2. These code blocks could include code from disjoint files, and be out of order.
  3. Code blocks among a whole series of posts should be cross-linked too.
  4. The code blocks should be syntax highlighted the same way as the rest of the code on the site.
  5. Ideally, I should be able to use my regular method for referencing code.

I’ve hit all of these requirements; now it’s time to dig into how I got there.


Processing Agda’s HTML Output

It’s pretty much a no-go to try to resolve Agda from Hugo, or perform some sort of “heuristic” to detect cross-links. Agda is a very complex programming language, and Hugo’s templating engine, though powerful, is just not up to this task. Fortunately, Agda has support for HTML output using the --html flag. As a build step, I can invoke Agda on files that are referenced by my blog, and generate HTML. This would decidedly slow down the site build process, but it would guarantee accurate link information.

On the other hand, to satisfy the 4th constraint, I need to somehow mimic – or keep – the format of Hugo’s existing HTML output. The easiest way to do this without worrying about breaking changes and version incompatibility is to actually use the existing syntax-highlighted HTML, and annotate it with links as I discover them. Effectively, what I need to do is a “link transfer”: I need to identify regions of code that are highlighted in Agda’s HTML, find those regions in Hugo’s HTML output, and mark them with links. In addition, I’ll need to fix up the links themselves: the HTML output assumes that each Agda file is its own HTML page, but this is ruled out by the second constraint of mine.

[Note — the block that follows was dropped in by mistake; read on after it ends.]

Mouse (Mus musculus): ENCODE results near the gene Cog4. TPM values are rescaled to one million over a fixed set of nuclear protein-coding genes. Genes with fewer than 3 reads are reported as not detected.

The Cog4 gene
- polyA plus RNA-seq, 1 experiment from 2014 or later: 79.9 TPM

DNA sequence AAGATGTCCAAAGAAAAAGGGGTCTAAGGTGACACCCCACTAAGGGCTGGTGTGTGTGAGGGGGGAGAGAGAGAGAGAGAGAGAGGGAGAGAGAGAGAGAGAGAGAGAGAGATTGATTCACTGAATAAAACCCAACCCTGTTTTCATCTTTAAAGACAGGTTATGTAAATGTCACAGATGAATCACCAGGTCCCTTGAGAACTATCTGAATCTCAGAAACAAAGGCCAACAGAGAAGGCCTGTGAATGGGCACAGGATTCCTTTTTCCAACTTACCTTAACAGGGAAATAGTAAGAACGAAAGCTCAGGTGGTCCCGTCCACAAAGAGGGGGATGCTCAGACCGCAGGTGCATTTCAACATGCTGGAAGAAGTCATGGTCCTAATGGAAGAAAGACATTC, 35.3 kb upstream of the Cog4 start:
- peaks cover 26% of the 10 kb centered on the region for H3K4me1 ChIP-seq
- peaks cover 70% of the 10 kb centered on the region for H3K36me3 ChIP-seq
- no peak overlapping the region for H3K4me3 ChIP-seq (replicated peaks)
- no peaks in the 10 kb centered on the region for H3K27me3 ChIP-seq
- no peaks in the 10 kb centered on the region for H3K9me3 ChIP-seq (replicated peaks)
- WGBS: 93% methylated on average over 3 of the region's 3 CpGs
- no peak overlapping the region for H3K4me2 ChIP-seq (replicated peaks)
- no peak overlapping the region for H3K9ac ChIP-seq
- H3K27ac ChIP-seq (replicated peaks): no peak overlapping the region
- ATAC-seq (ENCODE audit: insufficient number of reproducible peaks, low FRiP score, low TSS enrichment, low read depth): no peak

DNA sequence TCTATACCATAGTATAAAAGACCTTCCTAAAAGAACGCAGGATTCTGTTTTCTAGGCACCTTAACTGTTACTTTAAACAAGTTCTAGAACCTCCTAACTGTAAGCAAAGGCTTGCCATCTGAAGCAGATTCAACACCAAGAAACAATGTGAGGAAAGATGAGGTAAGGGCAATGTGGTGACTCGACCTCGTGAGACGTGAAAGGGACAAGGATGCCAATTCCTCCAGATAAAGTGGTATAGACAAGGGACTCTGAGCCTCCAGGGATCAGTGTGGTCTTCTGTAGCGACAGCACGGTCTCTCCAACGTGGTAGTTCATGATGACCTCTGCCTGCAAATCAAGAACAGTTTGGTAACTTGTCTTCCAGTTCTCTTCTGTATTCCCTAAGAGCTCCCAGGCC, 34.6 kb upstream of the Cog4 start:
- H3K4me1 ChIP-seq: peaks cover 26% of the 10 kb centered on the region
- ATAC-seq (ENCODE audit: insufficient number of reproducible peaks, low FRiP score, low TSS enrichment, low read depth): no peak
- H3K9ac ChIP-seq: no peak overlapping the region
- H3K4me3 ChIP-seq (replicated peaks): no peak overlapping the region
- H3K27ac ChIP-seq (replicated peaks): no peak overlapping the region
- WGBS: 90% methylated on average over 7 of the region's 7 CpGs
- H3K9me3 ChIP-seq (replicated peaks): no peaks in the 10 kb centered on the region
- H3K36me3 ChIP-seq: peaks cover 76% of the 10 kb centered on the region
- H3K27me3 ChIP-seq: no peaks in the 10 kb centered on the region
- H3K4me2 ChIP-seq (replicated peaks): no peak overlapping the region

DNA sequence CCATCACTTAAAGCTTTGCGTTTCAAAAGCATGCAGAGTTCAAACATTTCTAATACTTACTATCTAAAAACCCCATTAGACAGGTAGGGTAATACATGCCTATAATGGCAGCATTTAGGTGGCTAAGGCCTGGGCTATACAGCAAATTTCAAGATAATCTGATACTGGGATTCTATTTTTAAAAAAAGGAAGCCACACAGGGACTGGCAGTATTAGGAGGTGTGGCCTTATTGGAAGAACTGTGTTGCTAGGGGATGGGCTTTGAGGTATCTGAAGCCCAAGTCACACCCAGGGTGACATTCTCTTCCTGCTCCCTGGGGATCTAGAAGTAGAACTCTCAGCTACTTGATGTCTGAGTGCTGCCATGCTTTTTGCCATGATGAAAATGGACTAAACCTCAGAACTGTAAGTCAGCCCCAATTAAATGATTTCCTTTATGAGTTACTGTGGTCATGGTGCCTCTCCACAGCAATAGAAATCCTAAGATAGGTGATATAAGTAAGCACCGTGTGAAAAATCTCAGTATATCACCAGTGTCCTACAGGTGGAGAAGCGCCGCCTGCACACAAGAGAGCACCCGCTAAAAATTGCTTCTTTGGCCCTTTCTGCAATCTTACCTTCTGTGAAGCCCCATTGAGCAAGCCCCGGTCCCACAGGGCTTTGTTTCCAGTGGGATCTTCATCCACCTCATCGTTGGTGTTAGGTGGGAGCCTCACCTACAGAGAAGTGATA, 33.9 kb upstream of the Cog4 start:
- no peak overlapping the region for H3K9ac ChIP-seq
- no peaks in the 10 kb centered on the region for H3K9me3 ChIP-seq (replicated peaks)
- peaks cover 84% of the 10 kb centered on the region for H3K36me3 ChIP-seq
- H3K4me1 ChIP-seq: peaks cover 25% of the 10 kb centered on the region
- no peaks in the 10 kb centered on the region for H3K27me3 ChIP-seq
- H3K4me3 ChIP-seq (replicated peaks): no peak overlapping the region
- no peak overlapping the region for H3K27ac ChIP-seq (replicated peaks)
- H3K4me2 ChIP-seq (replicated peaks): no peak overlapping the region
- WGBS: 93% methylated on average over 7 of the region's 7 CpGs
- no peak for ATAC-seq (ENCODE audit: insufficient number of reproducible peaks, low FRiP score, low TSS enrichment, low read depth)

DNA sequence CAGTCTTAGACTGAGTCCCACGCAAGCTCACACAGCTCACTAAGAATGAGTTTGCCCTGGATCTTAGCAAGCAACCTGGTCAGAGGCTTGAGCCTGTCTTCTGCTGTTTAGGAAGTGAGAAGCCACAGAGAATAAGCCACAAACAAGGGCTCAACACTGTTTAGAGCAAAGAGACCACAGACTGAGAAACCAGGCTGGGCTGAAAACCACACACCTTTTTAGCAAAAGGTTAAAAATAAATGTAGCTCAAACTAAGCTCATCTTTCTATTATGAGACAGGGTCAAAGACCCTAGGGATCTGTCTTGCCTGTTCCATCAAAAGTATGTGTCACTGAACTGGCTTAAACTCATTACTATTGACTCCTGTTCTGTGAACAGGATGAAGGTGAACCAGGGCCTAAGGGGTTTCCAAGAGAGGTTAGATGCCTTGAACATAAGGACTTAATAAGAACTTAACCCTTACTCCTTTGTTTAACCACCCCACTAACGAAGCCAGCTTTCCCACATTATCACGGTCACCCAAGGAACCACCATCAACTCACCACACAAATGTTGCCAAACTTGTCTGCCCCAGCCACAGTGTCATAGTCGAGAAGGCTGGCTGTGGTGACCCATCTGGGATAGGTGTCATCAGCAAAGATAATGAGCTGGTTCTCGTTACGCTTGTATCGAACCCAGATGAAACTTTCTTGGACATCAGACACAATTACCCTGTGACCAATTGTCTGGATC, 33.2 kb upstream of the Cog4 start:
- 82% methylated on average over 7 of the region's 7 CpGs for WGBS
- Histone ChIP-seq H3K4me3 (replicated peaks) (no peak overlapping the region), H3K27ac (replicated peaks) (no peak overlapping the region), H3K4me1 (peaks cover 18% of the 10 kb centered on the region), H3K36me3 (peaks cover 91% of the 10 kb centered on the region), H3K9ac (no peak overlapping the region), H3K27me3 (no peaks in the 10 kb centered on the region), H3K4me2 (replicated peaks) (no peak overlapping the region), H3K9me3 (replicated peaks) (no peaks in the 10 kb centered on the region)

As a little visualization, the overall problems looks something like this:

-- Agda's HTML output (blocks of 't' are links):
-- |tttttt| |tttt|  |t|  |t| |ttttt|
    module   ModX  ( x  : T ) where
-- |tttttt| |tt|t|  |t|  |t| |ttttt|
-- Hugo's HTML output (blocks of 't' are syntax highlighting spans)

Both Agda and Hugo output a preformatted code block, decorated with various inline HTMl that indicates information (token color for Hugo; symbol IDs and links in Agda). However, Agda and Hugo do not use the same process to create this decorated output; it’s entirely possible – and not uncommon – for Hugo and Agda to produce misaligned HTML nodes. In my diagram above, this is reflected as ModX being considered a single token by Agda, but two tokens (Mod and X) by the syntax highlighter. As a result, it’s difficult to naively iterate the two HTML formats in parallel.